After seeing Julie’s Facebook post, Angel Payne seriously considered donating her liver to Addie. Angel had known Julie for years. They met on an 8th-grade school trip that they both chaperoned for, Julie as a staff member and Angel as a parent. On the trip, they became fast friends because of shared interests. Both are enthusiastic photographers, goat raisers, and have daughters of a similar age. Little did they know that years later, Angel would travel to Pittsburgh to be evaluated as a potential donor for Adaline.

Angel scheduled all the evaluations for the same day. “It was pretty intense!” she said, laughing. “But putting it all in one day worked best for my schedule and having to travel to UPMC.”

Every potential donor at UPMC goes through a thorough set of evaluations to ensure they’re a suitable donor, and that they can safely give. This evaluation includes physical and psychological examinations, blood work, and other tests and usually takes about three days to complete. Before she could donate, Angel needed approval from the physicians at both UPMC Montefiore Hospital and UPMC Children’s Hospital.

She got the results a few weeks later saying that she was a suitable donor. If she wanted to donate, all she had to do was tell Julie.

“I don’t remember a lot of that night,” Angel said, “I invited myself over for dinner and we were eating pizza and I just remember telling them that if they wanted it, I was offering part of my liver.”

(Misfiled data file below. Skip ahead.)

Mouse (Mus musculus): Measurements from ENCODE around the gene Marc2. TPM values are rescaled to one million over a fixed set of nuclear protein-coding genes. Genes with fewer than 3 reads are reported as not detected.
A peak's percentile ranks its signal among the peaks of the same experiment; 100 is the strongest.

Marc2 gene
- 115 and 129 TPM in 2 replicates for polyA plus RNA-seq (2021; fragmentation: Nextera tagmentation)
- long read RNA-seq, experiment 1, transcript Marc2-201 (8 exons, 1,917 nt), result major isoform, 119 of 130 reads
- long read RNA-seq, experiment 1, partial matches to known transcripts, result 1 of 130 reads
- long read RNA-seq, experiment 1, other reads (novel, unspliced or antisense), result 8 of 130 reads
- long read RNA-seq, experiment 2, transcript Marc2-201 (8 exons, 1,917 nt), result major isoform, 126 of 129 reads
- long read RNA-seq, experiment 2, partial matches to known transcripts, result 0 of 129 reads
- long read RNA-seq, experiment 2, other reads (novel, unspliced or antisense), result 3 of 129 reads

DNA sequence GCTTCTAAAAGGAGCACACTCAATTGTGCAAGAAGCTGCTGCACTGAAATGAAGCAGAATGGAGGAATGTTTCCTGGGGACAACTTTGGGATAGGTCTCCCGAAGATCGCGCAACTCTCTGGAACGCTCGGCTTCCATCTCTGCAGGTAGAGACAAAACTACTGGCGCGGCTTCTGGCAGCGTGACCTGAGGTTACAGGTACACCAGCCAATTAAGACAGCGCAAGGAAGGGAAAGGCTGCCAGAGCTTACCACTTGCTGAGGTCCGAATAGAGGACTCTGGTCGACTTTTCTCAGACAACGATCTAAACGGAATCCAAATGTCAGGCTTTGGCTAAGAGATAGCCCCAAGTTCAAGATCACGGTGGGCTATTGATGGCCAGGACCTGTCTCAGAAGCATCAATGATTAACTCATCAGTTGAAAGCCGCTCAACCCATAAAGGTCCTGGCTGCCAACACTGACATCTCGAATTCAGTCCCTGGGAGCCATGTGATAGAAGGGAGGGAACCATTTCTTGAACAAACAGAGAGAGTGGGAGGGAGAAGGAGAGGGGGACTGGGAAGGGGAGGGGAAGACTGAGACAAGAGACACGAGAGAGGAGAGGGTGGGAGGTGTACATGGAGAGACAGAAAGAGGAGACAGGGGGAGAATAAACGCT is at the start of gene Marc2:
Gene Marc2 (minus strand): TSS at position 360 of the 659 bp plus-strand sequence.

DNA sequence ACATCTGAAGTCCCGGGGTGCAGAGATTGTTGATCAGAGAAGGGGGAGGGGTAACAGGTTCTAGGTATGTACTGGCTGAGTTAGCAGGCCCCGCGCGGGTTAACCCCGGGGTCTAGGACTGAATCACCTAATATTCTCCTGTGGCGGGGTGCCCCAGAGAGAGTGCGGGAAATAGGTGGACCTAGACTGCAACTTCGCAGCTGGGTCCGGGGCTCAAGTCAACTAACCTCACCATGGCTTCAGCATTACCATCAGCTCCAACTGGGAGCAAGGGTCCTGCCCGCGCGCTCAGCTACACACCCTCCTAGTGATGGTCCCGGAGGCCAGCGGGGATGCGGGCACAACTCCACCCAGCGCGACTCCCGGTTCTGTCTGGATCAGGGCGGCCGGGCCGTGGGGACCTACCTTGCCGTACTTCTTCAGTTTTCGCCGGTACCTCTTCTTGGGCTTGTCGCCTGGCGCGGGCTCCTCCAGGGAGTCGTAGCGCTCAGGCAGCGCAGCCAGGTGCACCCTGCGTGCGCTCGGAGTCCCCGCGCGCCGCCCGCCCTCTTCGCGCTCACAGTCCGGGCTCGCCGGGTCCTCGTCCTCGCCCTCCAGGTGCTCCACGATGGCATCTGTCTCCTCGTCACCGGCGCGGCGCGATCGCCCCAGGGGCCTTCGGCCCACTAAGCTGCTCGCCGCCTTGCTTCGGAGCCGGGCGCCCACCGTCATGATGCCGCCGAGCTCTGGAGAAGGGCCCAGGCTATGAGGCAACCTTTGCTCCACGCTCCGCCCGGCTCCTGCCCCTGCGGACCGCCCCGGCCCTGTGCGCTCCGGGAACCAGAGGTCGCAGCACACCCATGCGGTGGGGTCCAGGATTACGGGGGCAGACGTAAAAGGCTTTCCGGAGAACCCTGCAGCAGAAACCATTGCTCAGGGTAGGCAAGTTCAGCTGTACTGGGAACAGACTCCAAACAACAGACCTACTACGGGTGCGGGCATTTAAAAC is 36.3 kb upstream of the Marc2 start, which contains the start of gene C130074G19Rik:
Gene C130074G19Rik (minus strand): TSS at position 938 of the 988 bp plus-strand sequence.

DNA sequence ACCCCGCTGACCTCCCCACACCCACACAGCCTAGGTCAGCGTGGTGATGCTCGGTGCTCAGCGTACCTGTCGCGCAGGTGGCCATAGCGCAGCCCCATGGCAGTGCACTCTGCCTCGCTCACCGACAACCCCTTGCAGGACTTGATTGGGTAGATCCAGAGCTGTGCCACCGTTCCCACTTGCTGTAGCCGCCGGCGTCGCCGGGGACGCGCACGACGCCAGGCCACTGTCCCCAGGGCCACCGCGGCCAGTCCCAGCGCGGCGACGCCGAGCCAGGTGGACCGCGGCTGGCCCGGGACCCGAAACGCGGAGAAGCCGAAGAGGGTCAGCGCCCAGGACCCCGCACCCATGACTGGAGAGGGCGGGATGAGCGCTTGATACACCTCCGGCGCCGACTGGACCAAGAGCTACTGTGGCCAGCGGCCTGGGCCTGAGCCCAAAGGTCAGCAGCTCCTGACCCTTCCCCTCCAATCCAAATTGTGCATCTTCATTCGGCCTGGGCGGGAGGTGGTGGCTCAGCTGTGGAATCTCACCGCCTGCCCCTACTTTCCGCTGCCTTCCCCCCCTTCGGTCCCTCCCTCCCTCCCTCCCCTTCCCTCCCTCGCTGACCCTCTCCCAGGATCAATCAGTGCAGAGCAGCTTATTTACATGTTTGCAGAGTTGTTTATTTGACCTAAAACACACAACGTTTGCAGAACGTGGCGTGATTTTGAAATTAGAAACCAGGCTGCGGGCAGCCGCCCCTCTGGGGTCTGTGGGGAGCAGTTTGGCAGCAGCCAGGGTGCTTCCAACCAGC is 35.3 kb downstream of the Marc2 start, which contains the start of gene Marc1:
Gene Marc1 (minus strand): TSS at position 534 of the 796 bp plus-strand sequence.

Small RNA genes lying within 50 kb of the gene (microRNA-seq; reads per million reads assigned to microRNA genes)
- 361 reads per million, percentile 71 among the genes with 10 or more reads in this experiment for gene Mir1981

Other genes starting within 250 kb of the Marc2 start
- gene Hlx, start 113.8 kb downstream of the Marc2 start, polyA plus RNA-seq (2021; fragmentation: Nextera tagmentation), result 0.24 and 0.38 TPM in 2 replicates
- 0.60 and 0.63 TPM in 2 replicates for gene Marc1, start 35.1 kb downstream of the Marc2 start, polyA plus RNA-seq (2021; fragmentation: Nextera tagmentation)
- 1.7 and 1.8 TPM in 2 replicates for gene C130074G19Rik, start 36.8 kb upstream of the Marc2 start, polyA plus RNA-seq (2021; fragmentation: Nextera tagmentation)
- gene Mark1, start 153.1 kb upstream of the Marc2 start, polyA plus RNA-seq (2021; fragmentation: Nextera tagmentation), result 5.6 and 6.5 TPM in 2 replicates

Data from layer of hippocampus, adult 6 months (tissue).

A portion of Angel’s liver was successfully transplanted into Adaline on October 31, 2017.

The Results: A Child Back on Track

Both Adaline and Angel had to stay local to UPMC until the transplant team gave them approval to return home, so they focused on their recovery.

“Recovery was tough. Physically, emotionally, mentally,” Angel said, “but I’d do it again 1,000-times over.” Although recovery times vary, it typically takes about eight to 12 weeks to return to pre-surgery levels of health. One year after the transplant, Angel successfully ran in a half-marathon, seeing it as a commemoration of her living-donor journey.

“Addie rocked right through it,” Julie said. Trying to express her gratitude for the UPMC staff, she struggled to find the right words: “The nurses were phenomenal. In Pittsburgh, they’re going to take care of your kid.”

More than a year later, Addie gets to be a kid again. Her hair came back, and she gets to eat whatever she wants. “She can have cheese now, and she loves cheese,” Julie said, laughing. “And in one year after the transplant, she spurted up from a size 4T to a size 6 in girls.” Even when Addie uses her newfound skills to color all over the walls, Julie can’t help but feel grateful for what she has.

Julie continues to post to her daughter’s Facebook page, where she recently shared a video of Addie walking for the first time, all thanks to the generosity of her living-donor.

“I always say that Mike and I gave Addie life,” Julie said, “but Angel saved it.”

Addie and Angel’s treatment and results may not be representative of all similar cases.